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Federal Tax

IRS Crackdown on Personal Use of Corporate Aircraft Takes Off

Tim Shaw  

· 5 minute read

Tim Shaw  

· 5 minute read

he IRS announced it will use enforcement funds from the Inflation Reduction Act (PL 117-169) to initiate dozens of new audits focusing on tax noncompliance around personal usage of business aircraft by corporations, partnerships, and high-wealth individuals. (IR 2024-26, 2/21/2024)

“The IRS is concerned that the use of these jets isn’t being properly allocated between business and personal activities,” IRS Commissioner Danny Werfel told reporters February 21. “This means that we are concerned people are using business aircraft for personal use, and in turn, then taking the business deduction they may not be fully entitled to. Personal use of corporate jets and other aircraft by executives and others have personal and business tax implications.”

The commissioner later clarified that the number of audits will be around three to four dozen. Specifically, these new examinations will look for potential violations of:

  • Code Sec. 280F qualified business use and business aircraft depreciation rules
  • Reg §1.274-10 personal use disallowance rules for aircraft
  • Reg §1.61-21 income inclusion rules for fringe benefits like air travel

“In general, the Tax Code passed by Congress allows a business deduction for expenses of maintaining an asset such as a corporate jet if that asset is utilized for a business purpose,” he explained. “However, the use of a company aircraft must be allocated between business use and personal use. This is a complex area of tax law and recordkeeping can be challenging.”

According to Werfel, the IRS will utilize “advanced analytics” to conduct these audits in an area he described as under-scrutinized over the last decade as the agency’s yearly budget shrunk. A Government Accountability Office (GAO) report submitted to the House Oversight Subcommittee in January examined the audit trends of individuals making over $500,000 from the period 2012-2022. The GAO found that on average, more additional taxes were recommended per returns of this group compared to taxpayers making less, but the IRS closed fewer audits of those above that income threshold.

“Additionally, we found that the highest income audits generally required the most hours per audit,” the GAO reported. “For audits closed in fiscal years 2012 to 2022, the highest income audits averaged about 44 hours per audit compared to about 22 hours per audit for other [high-income/high-wealth] audits. According to IRS officials, audits of the highest income returns require many more audit hours because they are generally more complex.” Before receiving the approximately $80 billion from the Inflation Reduction Act, the IRS advocated for funding to bring on and train additional audit staff to complete these longer examinations.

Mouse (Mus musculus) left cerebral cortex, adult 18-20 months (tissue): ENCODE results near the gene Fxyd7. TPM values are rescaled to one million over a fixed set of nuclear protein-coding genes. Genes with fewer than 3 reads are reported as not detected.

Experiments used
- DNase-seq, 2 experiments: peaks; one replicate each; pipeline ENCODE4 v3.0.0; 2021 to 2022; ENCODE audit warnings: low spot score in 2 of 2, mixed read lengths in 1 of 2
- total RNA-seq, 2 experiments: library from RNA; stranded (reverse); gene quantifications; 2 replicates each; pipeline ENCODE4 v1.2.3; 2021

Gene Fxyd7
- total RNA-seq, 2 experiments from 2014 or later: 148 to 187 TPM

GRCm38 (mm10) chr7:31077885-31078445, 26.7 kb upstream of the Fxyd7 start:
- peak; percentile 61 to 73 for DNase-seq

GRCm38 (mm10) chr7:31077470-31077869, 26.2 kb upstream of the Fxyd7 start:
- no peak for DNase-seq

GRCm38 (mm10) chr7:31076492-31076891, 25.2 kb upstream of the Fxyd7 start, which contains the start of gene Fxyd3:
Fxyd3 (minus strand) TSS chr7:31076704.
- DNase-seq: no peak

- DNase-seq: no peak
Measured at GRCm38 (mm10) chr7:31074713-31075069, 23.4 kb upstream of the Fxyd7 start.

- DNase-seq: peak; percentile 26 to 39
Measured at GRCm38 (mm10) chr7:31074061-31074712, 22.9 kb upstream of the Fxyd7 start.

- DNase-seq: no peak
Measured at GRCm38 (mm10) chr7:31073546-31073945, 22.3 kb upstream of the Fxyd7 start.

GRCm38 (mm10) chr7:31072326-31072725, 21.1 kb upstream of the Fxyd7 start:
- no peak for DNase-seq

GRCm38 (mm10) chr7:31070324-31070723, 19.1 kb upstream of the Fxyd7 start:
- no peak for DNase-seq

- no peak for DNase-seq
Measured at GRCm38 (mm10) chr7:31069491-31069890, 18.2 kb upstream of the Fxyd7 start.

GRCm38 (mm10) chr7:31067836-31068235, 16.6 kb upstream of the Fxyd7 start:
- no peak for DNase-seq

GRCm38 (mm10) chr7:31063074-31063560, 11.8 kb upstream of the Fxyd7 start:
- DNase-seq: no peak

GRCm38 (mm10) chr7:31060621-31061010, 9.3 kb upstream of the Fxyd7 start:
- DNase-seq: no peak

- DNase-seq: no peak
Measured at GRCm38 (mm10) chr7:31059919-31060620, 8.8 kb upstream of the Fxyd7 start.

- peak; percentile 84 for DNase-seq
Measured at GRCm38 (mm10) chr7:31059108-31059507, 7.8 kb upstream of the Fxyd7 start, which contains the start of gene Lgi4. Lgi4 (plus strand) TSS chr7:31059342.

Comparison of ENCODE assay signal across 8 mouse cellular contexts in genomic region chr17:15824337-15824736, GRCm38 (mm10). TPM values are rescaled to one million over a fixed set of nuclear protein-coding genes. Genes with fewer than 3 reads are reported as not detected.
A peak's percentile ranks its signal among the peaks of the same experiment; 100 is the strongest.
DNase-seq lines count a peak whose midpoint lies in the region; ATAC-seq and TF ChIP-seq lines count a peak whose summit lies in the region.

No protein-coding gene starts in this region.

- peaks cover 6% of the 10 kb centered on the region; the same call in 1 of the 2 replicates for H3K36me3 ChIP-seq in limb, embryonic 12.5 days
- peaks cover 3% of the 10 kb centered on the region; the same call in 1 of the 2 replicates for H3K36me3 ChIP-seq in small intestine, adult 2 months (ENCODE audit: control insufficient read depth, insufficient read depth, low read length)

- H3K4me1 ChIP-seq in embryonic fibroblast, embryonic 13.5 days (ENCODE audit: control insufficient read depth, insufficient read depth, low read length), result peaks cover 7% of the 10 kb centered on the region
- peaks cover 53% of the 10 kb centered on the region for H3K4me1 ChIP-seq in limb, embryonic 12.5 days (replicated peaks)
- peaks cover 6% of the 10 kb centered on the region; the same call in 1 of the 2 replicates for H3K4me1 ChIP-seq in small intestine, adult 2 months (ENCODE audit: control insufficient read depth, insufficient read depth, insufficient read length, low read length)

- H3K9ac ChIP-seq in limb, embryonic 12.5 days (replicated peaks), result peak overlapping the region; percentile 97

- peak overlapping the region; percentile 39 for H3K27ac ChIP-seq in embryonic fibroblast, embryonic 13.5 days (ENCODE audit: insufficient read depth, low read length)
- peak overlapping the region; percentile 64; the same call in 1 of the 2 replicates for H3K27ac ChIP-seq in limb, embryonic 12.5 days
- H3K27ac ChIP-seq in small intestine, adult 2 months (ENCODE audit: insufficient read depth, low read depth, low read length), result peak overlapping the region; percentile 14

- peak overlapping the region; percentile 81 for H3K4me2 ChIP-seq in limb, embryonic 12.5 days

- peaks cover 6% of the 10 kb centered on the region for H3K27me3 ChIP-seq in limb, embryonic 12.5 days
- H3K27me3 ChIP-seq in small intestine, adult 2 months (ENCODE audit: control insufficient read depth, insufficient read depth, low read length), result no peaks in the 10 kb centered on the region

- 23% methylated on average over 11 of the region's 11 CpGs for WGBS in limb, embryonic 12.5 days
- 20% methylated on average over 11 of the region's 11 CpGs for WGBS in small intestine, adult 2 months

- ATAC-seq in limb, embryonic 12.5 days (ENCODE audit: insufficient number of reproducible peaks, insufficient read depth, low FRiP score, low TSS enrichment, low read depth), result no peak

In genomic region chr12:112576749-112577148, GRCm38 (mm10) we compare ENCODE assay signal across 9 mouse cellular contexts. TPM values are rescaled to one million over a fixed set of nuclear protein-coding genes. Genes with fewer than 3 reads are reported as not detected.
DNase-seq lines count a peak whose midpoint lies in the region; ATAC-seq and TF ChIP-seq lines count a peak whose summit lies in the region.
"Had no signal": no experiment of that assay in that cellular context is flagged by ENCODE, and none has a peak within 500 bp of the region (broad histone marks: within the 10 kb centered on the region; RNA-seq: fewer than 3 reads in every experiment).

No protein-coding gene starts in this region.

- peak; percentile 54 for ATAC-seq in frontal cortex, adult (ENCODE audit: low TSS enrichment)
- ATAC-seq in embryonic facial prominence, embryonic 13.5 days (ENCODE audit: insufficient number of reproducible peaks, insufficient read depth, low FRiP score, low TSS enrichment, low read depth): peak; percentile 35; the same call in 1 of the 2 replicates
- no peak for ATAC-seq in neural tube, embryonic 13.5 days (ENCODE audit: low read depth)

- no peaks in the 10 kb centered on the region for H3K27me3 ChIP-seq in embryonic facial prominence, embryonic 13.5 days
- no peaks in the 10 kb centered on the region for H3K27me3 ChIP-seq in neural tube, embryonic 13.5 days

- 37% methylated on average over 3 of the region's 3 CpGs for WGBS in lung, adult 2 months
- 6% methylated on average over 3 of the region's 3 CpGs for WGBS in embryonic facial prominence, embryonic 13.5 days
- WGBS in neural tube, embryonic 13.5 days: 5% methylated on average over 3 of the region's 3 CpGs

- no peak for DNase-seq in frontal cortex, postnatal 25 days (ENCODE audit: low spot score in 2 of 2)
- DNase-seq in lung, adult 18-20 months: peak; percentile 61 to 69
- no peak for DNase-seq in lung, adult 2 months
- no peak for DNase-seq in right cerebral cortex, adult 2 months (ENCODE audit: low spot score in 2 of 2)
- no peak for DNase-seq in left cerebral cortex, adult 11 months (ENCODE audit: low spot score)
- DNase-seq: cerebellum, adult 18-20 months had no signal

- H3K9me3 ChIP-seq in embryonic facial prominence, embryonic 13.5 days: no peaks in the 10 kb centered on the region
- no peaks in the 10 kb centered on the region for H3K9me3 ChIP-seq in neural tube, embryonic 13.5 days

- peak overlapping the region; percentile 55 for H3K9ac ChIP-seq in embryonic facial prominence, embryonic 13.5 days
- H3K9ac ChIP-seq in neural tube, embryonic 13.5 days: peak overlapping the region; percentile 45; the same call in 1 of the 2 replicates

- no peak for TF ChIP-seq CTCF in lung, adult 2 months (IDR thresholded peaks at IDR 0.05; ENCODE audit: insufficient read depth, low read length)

Reiterating points made last week during his appearance before the House Ways and Means Committee, the commissioner stressed that the IRS does not take the overall position that all big corporations and well-off individuals are noncompliant or are purposefully engaging in evasive behaviors. However, inflation bill resource spending is geared toward closing the tax gap by targeting the largest dollar amounts owed by the most compliance-risk prone taxpayers identified by the agency using updated data models.

A press release accompanying the announcement boasted that recent enforcement efforts are already bringing in revenue that may have otherwise gone uncollected. “For example, the IRS is continuing to pursue millionaires that have not paid hundreds of millions of dollars in tax debt,” it read.

“The IRS has already collected $482 million in ongoing efforts to recoup taxes owed by 1,600 millionaires with action continuing in this area. Elsewhere, the IRS is pursuing multi-million-dollar partnership balance sheet discrepancies, ramping up audits of more than 75 of the largest partnerships using artificial intelligence (AI) as well as other areas.”

 

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